Is it possible to invest for investment returns while remaining true to your values?
The campaigning of individuals such as Sir David Attenborough and Greta Thunberg, and movements like Black Lives Matter and #MeToo has brought issues of climate action and equality to the fore. Even going back to 2009 and the Great Financial Crash the Reclaim the Streets protests brought the issue of corporate power and mismanagement to the attention of millions across the globe.
Alongside this willingness for people to vote with their feet there has also been a sector of the community who have also wanted to vote with their wallets, or at the very least know that their money isn’t being used in a way that was juxtaposed to their values.
The first ethical fund was launched in 1971 by a group of Methodists in the USA opposed to funding the Vietnam war and the opportunities to invest ‘ethically’ have grown since.
However, as the sector has evolved there has never been a consistent definition as to what ‘ethical investing’ is or isn’t and different terms are used, often interchangeably. There is Ethical, Socially Responsible Investing (SRI) and Impact investing to name a few.
Furthermore, ethical investing has tended to be to the detriment of investment returns; because the cost of ethical funds tended to be greater (certainly compared to index funds) and because there is a smaller universe of qualifying companies the concomitant benefits of diversification are reduced. The result tended to be lower potential returns and greater risk.
ESG (Environmental, Social, Governance)
An area of ethical investing that has grown is ESG investing, especially over the past few years. Rather than apply screening filters exclusively (to avoid companies involved in particular sectors or to only invest in companies involved in specific sectors), ESG investing takes a broader approach to ensure selected companies are making a positive and measurable difference while at the same time providing investment return potential.
The selection criteria for a stock to be bought might be a combination:
- traditional exclusion based,
- that the company is a leader in its industry on ESG principles,
- that their practices are in line with the UN’s Sustainable Development Goals or,
- it aims to make a meaningful and positive impact through its practices and processes.
As a result of growing demand by institutional and personal investors the opportunity to invest in line with your values has increased and not necessarily to the detriment of returns. Particularly, as there are now a growing number of low cost ‘passive’ funds that have been launched over the past few years.
Doing Well By Doing Good
Interestingly, from a financial performance perspective, companies engaged in positive practices tend to demonstrate greater financial returns than their ‘non-ethical’ equivalents.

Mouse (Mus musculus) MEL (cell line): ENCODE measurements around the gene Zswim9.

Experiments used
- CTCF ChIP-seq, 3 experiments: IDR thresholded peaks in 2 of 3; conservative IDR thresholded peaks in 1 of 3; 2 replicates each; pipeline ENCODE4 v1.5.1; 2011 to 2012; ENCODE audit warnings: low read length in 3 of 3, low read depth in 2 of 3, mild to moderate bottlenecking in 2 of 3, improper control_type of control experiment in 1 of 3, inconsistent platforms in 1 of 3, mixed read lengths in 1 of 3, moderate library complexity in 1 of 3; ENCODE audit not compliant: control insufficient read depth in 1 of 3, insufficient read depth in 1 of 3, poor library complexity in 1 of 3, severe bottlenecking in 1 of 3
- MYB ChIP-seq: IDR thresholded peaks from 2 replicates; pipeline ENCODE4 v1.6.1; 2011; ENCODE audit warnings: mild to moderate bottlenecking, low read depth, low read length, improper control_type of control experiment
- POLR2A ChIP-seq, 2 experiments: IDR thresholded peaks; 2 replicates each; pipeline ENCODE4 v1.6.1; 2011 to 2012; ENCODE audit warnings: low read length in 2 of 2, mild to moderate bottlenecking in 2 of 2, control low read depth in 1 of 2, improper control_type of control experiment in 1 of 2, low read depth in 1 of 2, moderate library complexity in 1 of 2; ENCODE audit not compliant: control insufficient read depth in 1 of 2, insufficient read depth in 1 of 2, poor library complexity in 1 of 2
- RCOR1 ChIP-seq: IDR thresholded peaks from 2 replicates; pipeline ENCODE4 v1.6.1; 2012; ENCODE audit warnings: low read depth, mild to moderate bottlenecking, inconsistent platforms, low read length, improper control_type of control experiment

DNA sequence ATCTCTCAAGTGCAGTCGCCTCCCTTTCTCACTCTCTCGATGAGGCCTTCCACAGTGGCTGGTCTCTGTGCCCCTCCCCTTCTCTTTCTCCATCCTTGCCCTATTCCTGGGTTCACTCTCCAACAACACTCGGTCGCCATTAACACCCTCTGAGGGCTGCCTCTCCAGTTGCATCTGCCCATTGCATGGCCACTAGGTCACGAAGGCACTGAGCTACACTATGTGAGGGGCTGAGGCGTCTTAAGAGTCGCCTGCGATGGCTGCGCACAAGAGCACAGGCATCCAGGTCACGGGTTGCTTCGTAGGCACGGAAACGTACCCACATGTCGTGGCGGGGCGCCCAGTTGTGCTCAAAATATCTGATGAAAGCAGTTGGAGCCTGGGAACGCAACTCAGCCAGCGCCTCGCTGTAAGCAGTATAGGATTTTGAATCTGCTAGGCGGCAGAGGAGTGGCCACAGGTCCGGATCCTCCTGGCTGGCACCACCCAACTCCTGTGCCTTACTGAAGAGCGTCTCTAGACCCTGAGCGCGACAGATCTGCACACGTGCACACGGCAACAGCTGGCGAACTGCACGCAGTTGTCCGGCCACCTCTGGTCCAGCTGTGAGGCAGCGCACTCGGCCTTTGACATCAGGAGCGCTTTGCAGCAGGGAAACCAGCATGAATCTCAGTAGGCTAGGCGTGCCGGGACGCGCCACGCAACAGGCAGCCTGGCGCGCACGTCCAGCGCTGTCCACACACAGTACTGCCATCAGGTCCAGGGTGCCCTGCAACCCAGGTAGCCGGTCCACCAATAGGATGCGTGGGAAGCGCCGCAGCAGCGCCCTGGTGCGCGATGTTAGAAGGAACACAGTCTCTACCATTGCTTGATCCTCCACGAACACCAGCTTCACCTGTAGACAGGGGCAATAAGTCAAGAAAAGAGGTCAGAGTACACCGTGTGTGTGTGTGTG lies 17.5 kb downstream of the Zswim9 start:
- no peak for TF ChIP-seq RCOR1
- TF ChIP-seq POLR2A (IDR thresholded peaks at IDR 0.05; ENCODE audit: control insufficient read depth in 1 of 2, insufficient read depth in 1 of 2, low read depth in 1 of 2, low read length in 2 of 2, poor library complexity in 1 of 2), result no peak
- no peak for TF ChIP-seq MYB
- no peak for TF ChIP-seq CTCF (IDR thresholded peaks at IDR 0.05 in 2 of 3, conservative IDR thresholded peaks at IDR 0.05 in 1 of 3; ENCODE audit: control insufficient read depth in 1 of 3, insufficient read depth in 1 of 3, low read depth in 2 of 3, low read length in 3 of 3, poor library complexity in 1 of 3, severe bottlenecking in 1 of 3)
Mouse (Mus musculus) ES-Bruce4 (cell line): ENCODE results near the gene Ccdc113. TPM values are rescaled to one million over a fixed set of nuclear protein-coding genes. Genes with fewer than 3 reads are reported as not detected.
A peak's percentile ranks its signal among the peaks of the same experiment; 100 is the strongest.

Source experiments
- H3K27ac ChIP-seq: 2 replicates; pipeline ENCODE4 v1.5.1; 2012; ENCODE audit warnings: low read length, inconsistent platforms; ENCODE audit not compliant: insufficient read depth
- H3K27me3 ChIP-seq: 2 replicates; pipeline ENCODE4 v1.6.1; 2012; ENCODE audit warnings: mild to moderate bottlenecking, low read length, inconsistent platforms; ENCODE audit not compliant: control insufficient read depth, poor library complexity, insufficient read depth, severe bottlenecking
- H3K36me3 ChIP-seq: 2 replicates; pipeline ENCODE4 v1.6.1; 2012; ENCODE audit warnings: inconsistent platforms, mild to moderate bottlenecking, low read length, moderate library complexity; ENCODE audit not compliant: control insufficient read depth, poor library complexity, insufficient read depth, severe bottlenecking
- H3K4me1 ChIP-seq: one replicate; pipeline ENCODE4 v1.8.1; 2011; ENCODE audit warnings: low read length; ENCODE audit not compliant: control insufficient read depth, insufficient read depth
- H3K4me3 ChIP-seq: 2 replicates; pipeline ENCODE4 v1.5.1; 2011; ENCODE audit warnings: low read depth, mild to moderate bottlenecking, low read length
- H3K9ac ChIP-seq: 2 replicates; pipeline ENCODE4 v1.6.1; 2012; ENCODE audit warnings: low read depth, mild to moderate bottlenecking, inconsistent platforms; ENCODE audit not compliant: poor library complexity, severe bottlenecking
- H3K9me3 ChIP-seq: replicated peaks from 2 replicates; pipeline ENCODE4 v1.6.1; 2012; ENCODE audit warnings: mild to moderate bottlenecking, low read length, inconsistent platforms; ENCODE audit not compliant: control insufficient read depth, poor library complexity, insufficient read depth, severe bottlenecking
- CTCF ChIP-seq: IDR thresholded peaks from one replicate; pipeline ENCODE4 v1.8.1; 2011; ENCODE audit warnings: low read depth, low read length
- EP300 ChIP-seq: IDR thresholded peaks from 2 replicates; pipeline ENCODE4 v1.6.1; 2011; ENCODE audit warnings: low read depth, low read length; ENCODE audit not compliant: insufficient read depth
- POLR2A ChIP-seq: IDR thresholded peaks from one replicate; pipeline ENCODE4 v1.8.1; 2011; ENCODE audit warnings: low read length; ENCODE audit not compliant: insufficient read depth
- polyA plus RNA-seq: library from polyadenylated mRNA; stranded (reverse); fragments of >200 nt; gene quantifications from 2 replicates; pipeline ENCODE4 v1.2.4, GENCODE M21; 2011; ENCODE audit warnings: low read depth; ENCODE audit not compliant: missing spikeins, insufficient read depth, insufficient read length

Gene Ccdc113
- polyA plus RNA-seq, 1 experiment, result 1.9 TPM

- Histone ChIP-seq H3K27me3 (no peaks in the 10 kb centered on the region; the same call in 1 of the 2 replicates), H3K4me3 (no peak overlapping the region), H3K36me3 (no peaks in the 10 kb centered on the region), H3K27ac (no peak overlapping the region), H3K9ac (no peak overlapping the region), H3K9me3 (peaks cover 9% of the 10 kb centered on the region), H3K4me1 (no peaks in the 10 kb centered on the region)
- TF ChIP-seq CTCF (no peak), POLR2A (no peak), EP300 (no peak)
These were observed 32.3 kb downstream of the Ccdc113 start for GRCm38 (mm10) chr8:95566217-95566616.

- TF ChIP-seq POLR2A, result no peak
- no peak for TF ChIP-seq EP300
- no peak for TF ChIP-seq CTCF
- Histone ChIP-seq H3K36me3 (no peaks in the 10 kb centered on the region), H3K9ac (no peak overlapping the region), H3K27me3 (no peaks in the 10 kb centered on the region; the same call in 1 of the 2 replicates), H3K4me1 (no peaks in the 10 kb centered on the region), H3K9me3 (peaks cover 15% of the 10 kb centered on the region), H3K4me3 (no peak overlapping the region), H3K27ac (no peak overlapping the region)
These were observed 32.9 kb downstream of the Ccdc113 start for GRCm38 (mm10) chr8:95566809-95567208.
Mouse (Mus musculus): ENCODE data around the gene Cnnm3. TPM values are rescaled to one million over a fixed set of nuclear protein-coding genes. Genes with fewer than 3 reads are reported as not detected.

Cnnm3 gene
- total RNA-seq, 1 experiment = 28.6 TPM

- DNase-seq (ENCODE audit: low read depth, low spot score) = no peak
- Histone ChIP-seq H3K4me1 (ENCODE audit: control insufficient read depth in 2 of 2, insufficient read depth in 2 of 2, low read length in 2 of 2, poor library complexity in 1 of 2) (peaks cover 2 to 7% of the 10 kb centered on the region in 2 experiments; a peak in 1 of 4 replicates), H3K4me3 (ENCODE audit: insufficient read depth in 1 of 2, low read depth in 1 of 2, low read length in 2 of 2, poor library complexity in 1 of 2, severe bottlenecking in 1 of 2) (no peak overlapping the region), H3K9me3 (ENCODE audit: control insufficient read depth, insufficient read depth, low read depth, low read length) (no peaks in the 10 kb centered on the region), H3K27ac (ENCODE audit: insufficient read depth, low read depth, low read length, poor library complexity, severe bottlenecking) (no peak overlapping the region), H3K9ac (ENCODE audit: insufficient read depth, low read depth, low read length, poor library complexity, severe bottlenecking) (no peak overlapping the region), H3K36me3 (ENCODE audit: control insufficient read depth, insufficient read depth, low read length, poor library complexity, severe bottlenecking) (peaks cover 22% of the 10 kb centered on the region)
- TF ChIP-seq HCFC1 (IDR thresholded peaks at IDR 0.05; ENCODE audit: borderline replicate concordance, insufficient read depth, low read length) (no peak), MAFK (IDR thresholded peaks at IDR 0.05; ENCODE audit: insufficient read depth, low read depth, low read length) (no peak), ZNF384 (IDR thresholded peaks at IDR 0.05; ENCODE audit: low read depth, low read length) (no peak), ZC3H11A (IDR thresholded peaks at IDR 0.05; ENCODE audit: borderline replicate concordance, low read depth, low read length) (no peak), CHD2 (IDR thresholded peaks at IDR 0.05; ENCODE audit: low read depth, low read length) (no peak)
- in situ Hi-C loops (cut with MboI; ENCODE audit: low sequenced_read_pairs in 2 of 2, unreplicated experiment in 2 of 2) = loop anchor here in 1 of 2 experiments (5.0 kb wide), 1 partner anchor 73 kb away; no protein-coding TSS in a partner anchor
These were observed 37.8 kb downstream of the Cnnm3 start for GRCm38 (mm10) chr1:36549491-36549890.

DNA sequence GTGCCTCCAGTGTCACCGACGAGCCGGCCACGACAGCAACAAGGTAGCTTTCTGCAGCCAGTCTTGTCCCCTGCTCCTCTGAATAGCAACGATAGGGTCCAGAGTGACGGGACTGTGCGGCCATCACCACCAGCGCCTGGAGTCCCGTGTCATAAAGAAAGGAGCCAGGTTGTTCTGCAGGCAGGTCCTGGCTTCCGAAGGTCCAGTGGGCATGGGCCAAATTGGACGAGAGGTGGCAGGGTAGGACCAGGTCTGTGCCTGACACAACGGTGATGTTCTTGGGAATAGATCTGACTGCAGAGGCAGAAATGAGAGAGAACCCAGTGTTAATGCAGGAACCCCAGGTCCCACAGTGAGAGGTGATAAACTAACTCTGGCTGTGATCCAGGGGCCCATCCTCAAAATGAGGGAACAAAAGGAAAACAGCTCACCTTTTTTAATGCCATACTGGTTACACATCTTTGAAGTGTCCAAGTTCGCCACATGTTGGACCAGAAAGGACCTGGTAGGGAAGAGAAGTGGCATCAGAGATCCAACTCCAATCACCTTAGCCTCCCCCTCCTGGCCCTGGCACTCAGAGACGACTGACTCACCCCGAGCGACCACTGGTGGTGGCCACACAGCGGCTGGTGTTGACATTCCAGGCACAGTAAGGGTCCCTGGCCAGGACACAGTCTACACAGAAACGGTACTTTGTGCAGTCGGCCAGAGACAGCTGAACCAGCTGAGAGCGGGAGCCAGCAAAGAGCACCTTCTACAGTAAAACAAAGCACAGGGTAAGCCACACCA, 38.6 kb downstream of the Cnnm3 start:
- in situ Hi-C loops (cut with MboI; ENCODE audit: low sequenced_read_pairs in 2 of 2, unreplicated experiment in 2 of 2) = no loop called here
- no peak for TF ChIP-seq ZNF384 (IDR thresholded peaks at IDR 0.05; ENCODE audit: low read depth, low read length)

There have been a number of research studies done over the years that provide evidence to the fact companies that are run with positive practices do better. In fact, a study by Morningstar compared the performance of ESG related indices during the COVID outbreak and found that 89% (51/57) outperformed the main-market equivalent.
It is certainly logical that a company that considers its environmental impact, provides equal opportunities, fair pay, and is transparent in its practices should have more engaged staff, supportive stakeholders and loyal customers. All of which adds up to a greater financial performance.
In a perfect world you would be doing no harm with your money and you would be benefiting from strong investment returns. The problem is we don’t live in a perfect world.
Looking at some of the top holding in ESG rated funds you will see the likes of Facebook, Procter & Gamble, Nestle, Amazon and Google.
Each one of those companies will be there by right because they are making demonstrable positive changes to the way they operate and the how they affect the wider world. However, none of them are without their critics:
- Facebook have been dogged with data privacy issues, unethical consumer targetting and promotion of hate.
- Procter & Gamble produce products that contain palm oil, a major factor in rainforest destruction.
- Nestle’s sweets contribute to the obesity crisis.
- Amazon encourages consumerisation, credit card debt, and has been accused of unethical tax avoidance.
- Google have also been hit by unethical tax avoidance claims.
But, with ESG investing you have the chance to be part of the solution, not the problem. It’s acknowledging that it is very hard to be perfect but by at least allocating more of your money to the organisations that are at least trying to do their bit you can invest in line with your values too.
There are very few guarantees in investing (and anyone who guarantees you a particular return should be treated skeptically) and so too with ESG investing. There is always the chance that so-called ‘sin stocks’ outperform ESG related stocks in the future but now that the explicit and implicit costs of values-based investing have come down the opportunity to invest in line with your conscience has increased.
If you want to understand more about how you can use your money for good, please do get in touch.
*Do Sustainable Funds Beat Their Rivals, Morningstar, June 2020